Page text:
IN a lengthy and wide-ranging interview with one of his Jesuit confreres, Pope Francis spoke with characteristic frankness about the perils of overemphasising Catholic teaching on sexual and medical ethics – the reasons for his deliberate and consultative governing style, and his highest priority for the Church.
The pope’s remarks appeared in an interview with Jesuit Father Antonio Spadaro, editor of the Italian journal La Civilta Cattolica.
The interview, conducted in August, was the basis for a 12,000-word story published September 19 in the US magazine America, and simultaneously in other Jesuit publications in other languages.
According to the editor of America, Jesuit Father Matt Malone, Pope Francis personally reviewed and approved its publication.
“We cannot insist only on issues related to abortion, gay marriage and the use of contraceptive methods,” the pope said in the interview, noting that he had been “reprimanded” for failing to speak often about those topics.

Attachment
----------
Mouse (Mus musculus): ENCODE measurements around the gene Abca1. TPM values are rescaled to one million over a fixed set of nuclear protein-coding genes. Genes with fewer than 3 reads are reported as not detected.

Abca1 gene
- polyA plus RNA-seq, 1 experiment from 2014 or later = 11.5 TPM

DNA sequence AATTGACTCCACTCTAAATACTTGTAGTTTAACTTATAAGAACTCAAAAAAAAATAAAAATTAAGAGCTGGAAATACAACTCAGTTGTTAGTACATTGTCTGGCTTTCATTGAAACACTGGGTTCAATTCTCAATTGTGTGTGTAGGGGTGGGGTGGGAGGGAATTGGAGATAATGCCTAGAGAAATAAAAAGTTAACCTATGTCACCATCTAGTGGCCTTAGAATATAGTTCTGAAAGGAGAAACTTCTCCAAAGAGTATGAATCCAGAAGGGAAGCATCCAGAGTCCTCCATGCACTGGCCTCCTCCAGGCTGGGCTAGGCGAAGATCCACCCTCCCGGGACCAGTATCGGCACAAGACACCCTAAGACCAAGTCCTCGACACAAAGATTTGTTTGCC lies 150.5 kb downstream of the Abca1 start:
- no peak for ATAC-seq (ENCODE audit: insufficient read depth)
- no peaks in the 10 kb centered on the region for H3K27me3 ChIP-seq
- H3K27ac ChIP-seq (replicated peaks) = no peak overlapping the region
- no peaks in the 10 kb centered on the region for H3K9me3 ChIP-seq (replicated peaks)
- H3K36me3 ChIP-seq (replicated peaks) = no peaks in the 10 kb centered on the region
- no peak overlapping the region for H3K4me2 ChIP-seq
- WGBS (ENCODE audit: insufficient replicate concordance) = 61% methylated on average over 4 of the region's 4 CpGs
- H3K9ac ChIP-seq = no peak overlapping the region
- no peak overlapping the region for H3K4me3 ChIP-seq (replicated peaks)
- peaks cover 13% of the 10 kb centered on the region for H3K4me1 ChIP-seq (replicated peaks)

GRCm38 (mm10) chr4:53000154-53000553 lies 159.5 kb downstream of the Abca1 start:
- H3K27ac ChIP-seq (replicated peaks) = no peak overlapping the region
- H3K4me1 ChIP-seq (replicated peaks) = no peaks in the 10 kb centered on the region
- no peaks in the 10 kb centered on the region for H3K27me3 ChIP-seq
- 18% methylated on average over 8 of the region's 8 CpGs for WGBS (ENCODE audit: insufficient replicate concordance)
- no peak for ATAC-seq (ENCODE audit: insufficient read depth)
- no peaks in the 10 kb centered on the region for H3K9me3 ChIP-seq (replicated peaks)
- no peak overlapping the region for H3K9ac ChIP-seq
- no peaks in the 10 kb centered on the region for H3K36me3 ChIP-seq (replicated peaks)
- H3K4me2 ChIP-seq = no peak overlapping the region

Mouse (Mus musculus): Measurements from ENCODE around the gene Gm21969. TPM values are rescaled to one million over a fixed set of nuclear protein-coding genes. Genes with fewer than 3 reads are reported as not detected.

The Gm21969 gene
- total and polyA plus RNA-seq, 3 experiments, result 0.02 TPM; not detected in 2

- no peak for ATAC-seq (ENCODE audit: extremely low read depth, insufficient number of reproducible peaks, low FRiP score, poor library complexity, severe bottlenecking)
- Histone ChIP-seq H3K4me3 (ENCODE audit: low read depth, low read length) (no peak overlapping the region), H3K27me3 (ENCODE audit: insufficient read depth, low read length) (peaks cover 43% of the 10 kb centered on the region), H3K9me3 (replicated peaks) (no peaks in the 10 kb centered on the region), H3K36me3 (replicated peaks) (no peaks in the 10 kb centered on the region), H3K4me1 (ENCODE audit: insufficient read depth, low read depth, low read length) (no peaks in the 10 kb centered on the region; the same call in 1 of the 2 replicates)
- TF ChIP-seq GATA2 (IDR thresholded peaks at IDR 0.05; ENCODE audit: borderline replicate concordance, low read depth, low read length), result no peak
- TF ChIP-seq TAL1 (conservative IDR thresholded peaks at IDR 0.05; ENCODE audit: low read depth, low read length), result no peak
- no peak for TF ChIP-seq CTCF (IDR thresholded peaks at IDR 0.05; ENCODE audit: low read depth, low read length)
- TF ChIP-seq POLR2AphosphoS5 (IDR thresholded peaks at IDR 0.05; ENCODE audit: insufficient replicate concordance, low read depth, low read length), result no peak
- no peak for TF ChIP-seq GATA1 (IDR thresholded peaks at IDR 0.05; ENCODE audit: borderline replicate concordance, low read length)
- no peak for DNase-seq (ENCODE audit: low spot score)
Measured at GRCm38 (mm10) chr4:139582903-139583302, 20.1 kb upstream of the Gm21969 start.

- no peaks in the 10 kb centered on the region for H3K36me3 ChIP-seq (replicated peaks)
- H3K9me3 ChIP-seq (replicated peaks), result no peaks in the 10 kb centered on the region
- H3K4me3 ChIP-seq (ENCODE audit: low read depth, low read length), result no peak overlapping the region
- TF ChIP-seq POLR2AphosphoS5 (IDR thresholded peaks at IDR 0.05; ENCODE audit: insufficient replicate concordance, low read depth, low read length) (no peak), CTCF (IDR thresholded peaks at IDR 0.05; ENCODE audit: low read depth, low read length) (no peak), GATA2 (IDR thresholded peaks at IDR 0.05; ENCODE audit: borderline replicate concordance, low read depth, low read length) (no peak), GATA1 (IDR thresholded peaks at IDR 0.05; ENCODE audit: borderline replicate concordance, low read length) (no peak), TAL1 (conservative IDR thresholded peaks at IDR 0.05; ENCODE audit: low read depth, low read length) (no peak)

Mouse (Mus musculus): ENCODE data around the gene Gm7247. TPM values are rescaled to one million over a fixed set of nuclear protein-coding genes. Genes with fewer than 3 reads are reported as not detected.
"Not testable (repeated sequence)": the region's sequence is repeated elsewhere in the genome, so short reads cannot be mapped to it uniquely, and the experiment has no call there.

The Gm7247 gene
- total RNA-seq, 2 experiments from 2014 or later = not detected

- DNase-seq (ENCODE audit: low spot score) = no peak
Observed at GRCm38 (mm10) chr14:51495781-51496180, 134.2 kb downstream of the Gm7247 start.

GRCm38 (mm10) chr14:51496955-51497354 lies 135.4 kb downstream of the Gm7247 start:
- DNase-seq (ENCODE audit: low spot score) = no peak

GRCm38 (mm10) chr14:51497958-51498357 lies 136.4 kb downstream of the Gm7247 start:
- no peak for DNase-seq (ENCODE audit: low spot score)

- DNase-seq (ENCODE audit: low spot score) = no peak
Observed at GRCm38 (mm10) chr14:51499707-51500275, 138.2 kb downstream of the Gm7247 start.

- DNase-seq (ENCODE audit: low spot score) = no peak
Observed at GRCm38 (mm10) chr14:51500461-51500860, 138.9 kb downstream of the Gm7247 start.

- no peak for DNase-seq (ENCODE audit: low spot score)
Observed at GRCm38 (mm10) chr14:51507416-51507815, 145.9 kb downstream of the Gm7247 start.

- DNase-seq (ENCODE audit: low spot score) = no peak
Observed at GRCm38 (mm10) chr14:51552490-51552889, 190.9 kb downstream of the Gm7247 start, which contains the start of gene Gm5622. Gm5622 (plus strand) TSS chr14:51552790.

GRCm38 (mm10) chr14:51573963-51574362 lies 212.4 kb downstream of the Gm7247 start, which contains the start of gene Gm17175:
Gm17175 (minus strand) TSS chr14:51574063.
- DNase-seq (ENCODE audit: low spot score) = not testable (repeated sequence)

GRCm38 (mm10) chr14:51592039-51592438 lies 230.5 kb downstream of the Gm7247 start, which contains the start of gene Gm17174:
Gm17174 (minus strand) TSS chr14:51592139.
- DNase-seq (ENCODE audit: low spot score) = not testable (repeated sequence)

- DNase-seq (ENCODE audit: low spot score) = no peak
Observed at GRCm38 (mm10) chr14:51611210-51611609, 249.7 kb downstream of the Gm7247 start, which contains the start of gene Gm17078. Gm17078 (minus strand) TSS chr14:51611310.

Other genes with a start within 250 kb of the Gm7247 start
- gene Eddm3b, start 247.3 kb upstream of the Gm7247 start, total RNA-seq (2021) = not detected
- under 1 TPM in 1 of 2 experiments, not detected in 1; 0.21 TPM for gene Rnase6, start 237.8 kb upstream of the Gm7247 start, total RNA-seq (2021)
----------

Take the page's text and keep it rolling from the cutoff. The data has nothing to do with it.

“It is not necessary to talk about these issues all the time.
“The dogmatic and moral teachings of the church are not all equivalent.”
He said “the Church’s pastoral ministry cannot be obsessed with the transmission of a disjointed multitude of doctrines to be imposed insistently.”
“Proclamation in a missionary style focuses on the essentials, on the necessary things,” he said.
“We have to find a new balance –otherwise even the moral edifice of the church is likely to fall like a house of cards, losing the freshness and fragrance of the Gospel.
“The proposal of the Gospel must be more simple, profound, radiant. It is from this proposition that the moral consequences then flow.”
The pope reaffirmed one of his major themes – the need for mercy rather than judgment when approaching sin.
“The confessional is not a torture chamber,” he said, “but the place in which the Lord’s mercy motivates us to do better.